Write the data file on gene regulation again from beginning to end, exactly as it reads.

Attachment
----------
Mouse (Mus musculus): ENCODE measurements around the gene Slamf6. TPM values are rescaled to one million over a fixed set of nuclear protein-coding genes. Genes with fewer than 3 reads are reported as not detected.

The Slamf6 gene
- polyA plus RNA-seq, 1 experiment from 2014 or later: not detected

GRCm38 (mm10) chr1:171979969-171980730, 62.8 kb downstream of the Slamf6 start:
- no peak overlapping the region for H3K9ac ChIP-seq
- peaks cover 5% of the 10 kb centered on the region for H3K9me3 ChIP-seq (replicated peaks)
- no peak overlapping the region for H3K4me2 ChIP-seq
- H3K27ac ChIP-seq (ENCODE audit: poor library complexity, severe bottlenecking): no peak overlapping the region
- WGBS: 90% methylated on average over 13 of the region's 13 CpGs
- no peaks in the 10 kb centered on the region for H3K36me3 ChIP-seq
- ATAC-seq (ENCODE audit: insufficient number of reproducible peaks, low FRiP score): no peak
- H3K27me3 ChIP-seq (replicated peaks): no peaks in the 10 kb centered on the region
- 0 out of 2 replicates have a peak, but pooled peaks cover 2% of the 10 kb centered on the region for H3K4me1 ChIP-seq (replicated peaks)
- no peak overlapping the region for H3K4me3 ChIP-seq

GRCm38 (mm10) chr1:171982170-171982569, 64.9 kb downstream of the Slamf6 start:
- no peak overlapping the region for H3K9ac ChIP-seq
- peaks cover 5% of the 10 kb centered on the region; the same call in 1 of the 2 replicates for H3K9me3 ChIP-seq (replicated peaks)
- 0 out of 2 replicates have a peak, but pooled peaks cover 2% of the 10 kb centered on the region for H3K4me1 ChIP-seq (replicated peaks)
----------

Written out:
Mouse (Mus musculus): ENCODE measurements around the gene Slamf6. TPM values are rescaled to one million over a fixed set of nuclear protein-coding genes. Genes with fewer than 3 reads are reported as not detected.

The Slamf6 gene
- polyA plus RNA-seq, 1 experiment from 2014 or later: not detected

GRCm38 (mm10) chr1:171979969-171980730, 62.8 kb downstream of the Slamf6 start:
- no peak overlapping the region for H3K9ac ChIP-seq
- peaks cover 5% of the 10 kb centered on the region for H3K9me3 ChIP-seq (replicated peaks)
- no peak overlapping the region for H3K4me2 ChIP-seq
- H3K27ac ChIP-seq (ENCODE audit: poor library complexity, severe bottlenecking): no peak overlapping the region
- WGBS: 90% methylated on average over 13 of the region's 13 CpGs
- no peaks in the 10 kb centered on the region for H3K36me3 ChIP-seq
- ATAC-seq (ENCODE audit: insufficient number of reproducible peaks, low FRiP score): no peak
- H3K27me3 ChIP-seq (replicated peaks): no peaks in the 10 kb centered on the region
- 0 out of 2 replicates have a peak, but pooled peaks cover 2% of the 10 kb centered on the region for H3K4me1 ChIP-seq (replicated peaks)
- no peak overlapping the region for H3K4me3 ChIP-seq

GRCm38 (mm10) chr1:171982170-171982569, 64.9 kb downstream of the Slamf6 start:
- no peak overlapping the region for H3K9ac ChIP-seq
- peaks cover 5% of the 10 kb centered on the region; the same call in 1 of the 2 replicates for H3K9me3 ChIP-seq (replicated peaks)
- 0 out of 2 replicates have a peak, but pooled peaks cover 2% of the 10 kb centered on the region for H3K4me1 ChIP-seq (replicated peaks)